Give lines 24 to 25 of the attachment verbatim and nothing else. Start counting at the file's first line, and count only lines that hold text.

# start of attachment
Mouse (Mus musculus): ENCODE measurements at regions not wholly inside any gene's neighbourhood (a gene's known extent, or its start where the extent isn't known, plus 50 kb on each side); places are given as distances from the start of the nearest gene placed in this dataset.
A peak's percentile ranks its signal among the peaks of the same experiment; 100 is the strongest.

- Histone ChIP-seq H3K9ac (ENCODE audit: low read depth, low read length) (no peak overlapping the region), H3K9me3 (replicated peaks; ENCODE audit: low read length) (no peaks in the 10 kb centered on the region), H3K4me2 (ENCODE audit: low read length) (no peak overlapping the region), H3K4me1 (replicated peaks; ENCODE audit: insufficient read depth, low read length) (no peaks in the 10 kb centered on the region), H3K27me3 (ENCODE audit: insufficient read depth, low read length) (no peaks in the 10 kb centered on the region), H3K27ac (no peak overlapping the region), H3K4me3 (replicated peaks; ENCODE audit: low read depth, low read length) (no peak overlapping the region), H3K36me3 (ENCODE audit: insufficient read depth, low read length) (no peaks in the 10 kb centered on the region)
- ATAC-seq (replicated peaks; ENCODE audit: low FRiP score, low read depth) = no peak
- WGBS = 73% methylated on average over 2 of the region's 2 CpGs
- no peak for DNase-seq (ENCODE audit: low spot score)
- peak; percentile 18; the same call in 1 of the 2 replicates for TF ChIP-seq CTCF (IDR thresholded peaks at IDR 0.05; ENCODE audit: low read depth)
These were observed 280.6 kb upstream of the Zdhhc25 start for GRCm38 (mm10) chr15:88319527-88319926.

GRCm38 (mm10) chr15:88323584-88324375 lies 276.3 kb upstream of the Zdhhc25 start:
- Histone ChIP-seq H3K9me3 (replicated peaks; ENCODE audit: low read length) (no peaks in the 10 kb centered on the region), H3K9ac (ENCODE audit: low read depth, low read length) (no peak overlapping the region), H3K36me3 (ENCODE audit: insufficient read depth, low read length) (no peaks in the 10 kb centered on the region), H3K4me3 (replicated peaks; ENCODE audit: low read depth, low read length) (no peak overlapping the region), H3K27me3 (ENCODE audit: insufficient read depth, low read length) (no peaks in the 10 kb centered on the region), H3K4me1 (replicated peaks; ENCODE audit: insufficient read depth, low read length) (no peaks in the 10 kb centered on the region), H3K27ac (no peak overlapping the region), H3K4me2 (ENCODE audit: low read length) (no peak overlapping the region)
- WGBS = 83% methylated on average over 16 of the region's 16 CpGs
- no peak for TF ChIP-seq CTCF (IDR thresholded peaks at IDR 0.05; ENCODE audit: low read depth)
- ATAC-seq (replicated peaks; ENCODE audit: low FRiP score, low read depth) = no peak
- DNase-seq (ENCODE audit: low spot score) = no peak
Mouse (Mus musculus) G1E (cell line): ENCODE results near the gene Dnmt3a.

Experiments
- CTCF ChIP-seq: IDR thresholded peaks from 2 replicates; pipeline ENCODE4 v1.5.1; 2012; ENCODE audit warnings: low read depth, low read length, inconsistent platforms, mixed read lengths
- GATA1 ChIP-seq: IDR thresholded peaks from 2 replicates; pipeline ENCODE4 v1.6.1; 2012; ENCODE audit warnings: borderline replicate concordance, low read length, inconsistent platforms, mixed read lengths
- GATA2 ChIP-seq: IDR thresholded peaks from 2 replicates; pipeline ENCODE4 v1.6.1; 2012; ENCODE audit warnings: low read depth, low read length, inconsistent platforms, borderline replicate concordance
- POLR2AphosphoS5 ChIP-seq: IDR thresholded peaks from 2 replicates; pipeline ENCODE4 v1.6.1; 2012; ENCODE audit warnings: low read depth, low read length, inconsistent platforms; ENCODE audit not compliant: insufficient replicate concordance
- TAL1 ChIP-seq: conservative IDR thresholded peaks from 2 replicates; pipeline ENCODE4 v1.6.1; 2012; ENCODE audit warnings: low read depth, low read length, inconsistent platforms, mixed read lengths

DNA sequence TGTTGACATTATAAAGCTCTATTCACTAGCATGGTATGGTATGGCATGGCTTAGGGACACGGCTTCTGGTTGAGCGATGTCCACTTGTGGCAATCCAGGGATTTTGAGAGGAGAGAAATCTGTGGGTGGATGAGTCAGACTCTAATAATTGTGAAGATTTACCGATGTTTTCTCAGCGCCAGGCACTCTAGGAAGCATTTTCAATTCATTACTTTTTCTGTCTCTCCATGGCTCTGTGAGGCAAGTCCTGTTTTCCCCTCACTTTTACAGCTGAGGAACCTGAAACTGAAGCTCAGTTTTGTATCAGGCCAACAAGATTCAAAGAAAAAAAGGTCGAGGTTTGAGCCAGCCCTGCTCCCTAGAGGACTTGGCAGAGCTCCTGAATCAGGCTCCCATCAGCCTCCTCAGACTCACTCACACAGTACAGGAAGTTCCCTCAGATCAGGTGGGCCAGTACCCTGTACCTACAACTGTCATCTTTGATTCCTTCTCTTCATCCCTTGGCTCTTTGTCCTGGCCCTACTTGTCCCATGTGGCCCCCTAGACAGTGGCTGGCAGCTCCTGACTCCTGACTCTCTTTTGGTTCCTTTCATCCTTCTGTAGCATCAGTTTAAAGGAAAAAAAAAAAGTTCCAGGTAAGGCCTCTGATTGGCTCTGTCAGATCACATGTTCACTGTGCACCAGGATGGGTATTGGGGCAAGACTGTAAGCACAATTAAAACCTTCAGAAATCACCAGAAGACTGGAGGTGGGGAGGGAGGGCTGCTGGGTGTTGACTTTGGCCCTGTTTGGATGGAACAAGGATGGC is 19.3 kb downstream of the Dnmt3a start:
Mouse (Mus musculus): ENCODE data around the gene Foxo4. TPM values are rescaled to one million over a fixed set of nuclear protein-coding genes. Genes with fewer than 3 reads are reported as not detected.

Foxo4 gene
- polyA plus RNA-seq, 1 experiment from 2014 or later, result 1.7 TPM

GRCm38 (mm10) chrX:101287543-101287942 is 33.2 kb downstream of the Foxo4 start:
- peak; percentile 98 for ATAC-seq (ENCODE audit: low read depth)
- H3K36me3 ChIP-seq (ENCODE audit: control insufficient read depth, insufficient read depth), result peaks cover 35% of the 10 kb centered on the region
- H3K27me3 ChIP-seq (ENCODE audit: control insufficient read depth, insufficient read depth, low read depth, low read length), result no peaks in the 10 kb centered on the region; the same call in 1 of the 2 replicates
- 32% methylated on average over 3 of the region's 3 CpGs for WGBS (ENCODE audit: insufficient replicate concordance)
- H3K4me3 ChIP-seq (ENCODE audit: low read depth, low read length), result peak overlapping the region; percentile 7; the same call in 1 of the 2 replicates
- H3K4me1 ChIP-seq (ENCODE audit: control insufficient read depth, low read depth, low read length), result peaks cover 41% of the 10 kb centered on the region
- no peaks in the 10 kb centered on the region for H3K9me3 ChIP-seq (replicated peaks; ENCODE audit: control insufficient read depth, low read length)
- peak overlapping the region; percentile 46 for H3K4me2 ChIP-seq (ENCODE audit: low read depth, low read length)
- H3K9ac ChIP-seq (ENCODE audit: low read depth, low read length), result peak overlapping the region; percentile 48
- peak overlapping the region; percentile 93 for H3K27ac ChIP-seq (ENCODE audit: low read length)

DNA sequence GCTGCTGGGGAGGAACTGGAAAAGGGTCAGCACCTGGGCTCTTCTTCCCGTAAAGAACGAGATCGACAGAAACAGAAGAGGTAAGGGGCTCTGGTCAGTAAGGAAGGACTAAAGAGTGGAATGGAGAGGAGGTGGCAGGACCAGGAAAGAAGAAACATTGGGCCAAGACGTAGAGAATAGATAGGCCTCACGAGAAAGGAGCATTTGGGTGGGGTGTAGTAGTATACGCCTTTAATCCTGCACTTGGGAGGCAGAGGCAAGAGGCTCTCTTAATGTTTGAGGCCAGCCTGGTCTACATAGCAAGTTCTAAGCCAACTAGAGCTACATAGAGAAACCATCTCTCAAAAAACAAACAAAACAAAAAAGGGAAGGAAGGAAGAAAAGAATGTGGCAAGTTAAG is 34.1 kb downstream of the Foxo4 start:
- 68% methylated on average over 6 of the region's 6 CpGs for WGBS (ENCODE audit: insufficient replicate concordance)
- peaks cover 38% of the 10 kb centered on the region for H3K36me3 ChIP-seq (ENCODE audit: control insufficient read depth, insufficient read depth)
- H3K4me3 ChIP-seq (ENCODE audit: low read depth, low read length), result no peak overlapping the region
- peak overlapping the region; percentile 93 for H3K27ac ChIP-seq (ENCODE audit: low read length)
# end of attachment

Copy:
Foxo4 gene
- polyA plus RNA-seq, 1 experiment from 2014 or later, result 1.7 TPM